Repairing and investing in infrastructure

Within the roadmap of economic recovery, participants highlighted the need to focus on rebuilding infrastructure. The destruction of Yemen’s infrastructure is one of the most visible effects of its war. A 2018 survey found that local water and electric infrastructure has been severely damaged and that over 40 percent of health and education infrastructure and over 30 percent of roads were damaged.[22]

Integrating women in economic development

Since the war began, women have taken on new roles and responsibilities in the economy. Women have increasingly started new enterprises, often home-based businesses, or entered professions that were previously dominated by men.[23] The humanitarian response has also created new employment opportunities for women, and some have been employed in security forces for parties to the conflict. As an increasing number of women enter the workforce, some secure fulfilling jobs or open successful businesses, but many others are pushed into low-paid, informal physical labor, such as domestic work, while others have resorted to begging.[24] Future economic strategies must consider the changing role of women’s participation in the workforce and include their perspectives in the peace process.

Supporting programs that invest in local communities: fishing and the agricultural sector

Two sectors identified by participants as in urgent need of support were the fishing sector and the agricultural sector, both of which represent economic pillars integral to the livelihood of Yemenis. Both sectors have been severely impacted by the war. The fisheries industry has witnessed several challenges, including a drop in the level of production due to the displacement of many fishermen and the associated workforce; fish processing plants halting production; surging fuel costs; the decline of local purchasing power leading to a drop in the local demand for fish products; and the disempowerment of the Ministry of Agriculture, Irrigation, and Fisheries Wealth, among other challenges.[25] Similarly, agricultural production has declined significantly since the war. Agricultural land has been abandoned as farmers have been displaced, crops and fields willfully destroyed, and as fuel shortages have increased production and transportation costs.[26]

Priorities in the Political Field

The biggest political obstacle identified by participants was the integration of competing powers into a national and unified political landscape. Participants echoed the need to prioritize the formation of a legitimate political system that represents the needs of all women and men. In April 2022, an eight-member Presidential Leadership Council (PLC) was formed to replace President Abdo Rabbu Mansour Hadi, composed of different parties within the internationally recognized government, but discord and fragmentation threaten its work. In northern Yemen, Houthi authorities continue to consolidate their political ideology whilst tightening restrictions on women’s mobility and freedom of speech, most palpably through requiring the approval of a male guardian, or mahram, for all manner of activities. The following political priorities were highlighted by workshop participants.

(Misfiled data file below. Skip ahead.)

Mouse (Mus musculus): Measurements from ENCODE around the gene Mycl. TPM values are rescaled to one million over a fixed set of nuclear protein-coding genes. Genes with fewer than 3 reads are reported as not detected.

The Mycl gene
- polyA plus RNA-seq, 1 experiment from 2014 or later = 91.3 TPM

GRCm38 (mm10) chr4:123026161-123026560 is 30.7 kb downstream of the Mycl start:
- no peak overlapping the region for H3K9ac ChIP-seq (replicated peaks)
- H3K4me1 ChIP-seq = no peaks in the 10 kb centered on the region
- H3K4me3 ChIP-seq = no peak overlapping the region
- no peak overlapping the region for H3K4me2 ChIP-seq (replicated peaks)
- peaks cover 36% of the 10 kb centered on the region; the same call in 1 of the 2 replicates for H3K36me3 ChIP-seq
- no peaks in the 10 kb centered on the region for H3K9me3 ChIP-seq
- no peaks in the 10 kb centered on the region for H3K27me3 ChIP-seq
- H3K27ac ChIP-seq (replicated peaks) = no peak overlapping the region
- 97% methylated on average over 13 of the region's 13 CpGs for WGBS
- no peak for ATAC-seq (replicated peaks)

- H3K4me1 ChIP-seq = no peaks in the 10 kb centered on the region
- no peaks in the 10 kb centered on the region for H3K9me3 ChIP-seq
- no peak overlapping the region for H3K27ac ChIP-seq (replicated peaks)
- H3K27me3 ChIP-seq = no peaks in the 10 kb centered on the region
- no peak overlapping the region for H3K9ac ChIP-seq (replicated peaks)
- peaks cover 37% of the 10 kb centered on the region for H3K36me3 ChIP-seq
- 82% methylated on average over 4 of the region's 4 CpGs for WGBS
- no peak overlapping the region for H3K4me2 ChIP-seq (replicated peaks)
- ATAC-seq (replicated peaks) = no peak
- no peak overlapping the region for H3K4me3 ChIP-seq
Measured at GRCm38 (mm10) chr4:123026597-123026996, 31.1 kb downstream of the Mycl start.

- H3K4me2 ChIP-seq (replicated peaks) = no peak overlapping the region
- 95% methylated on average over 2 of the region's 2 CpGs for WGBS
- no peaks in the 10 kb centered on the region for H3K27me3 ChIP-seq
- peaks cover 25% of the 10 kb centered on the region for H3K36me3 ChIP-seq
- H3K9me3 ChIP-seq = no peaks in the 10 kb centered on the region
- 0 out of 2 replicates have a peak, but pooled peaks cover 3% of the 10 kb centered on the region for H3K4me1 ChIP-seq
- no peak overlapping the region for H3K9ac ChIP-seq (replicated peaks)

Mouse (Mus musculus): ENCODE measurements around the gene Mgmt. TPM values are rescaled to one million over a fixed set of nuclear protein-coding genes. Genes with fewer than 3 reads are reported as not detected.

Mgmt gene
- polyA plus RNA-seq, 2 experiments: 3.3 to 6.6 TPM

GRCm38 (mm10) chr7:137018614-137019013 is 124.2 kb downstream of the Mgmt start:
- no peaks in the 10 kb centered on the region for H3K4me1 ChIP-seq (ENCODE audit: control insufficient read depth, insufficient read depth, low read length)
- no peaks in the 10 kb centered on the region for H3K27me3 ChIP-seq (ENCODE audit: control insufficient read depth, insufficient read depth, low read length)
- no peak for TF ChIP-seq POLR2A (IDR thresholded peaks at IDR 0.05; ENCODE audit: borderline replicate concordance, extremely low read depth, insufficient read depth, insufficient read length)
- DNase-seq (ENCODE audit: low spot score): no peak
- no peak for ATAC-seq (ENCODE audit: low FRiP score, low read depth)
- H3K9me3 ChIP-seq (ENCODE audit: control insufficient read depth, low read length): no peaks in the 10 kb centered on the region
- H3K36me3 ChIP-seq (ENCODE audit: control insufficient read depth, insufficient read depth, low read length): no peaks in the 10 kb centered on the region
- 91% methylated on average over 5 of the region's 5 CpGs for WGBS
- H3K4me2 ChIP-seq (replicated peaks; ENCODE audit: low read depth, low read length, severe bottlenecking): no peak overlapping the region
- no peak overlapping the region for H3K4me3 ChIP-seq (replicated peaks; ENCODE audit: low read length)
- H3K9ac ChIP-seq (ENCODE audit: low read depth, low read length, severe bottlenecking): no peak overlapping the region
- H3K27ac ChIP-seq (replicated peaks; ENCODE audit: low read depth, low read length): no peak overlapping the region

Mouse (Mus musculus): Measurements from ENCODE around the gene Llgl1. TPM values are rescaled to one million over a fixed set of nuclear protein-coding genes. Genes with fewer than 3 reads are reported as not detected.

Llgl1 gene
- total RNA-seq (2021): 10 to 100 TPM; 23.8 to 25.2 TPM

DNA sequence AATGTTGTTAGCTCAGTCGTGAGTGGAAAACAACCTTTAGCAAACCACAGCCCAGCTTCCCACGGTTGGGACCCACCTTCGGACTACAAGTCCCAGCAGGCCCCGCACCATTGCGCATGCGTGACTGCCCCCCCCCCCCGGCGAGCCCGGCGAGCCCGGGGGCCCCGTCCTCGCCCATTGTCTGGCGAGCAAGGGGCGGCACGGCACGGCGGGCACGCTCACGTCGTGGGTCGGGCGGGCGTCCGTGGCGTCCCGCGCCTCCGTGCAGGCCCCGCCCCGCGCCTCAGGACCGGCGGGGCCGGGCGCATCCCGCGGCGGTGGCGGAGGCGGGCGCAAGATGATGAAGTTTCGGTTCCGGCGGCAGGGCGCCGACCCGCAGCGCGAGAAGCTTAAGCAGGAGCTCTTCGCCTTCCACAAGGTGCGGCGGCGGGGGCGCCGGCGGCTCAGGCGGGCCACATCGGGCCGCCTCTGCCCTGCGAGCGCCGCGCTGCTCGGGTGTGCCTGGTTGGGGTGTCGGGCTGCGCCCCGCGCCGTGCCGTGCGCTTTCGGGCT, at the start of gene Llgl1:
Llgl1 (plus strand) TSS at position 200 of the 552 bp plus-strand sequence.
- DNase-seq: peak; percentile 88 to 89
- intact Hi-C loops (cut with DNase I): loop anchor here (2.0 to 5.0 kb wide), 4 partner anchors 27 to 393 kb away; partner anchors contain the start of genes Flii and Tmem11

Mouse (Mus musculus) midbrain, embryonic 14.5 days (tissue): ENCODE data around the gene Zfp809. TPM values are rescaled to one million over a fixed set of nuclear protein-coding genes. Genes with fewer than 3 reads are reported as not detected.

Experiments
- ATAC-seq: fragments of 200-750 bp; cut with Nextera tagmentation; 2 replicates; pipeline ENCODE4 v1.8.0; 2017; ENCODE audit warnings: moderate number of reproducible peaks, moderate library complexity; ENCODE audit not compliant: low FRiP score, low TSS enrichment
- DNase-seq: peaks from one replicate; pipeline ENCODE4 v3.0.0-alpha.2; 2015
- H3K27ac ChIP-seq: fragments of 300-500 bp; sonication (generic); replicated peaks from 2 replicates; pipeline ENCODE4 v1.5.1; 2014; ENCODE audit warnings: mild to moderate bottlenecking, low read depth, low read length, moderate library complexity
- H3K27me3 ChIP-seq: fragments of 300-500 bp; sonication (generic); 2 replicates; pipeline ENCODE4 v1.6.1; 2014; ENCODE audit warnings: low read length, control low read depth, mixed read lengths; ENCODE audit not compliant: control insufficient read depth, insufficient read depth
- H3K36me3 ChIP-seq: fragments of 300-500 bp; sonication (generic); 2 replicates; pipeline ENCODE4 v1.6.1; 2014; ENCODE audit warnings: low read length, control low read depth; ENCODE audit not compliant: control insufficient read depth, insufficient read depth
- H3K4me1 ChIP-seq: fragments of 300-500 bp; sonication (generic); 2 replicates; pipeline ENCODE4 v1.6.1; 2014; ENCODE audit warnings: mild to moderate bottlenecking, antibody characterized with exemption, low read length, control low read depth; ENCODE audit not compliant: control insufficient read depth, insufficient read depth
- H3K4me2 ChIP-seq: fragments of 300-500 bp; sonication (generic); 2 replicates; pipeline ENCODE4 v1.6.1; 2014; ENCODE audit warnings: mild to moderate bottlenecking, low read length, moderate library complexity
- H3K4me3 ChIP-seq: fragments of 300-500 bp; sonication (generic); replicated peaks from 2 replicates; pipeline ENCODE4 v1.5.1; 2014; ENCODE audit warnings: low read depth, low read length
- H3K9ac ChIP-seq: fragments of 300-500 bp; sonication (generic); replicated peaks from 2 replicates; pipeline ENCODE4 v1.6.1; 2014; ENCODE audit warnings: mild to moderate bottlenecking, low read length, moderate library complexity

Supporting the PLC in restoring state institutions

Participants noted a number of obstacles inhibiting the work of the PLC, including political fragmentation related to the chain of command in the military and security forces, declining state revenue streams, and fragmentation of currency exchange systems. Participants urged international actors – particularly Saudi Arabia and the UAE, the countries that pushed for the PLC’s creation – to support efforts aimed at achieving consensus in political and military decisions within the PLC and to clearly distribute duties among its members. Participants also proposed the formation of a mediation committee, overseen by the UN and Gulf Cooperation Council, to monitor and ensure consensus among PLC members in the administration of military, security, and political affairs.

Activating legal bodies and applying a quota for women in governmental bodies

To support the PLC and work to unify the objectives of the various national forces and components, a Consultation and Reconciliation Commission was formed on April 7, 2022. The commission is made up of 50 members from different political stripes, with its five-member executive including one woman.[27] The commission is tasked with unifying the goals and visions of the PLC in restoring state institutions. Workshop participants highlighted the need to activate the commission to support the work of the PLC and promote greater participation for women in peace negotiations. A gender quota of 30 percent in governmental bodies, agreed at the 2013-14 National Dialogue Conference, has been systematically ignored, despite efforts by female activists and other civil society groups to promote the inclusion of women and gender perspectives in the peace process.

Ending restrictions on women’s mobility and speech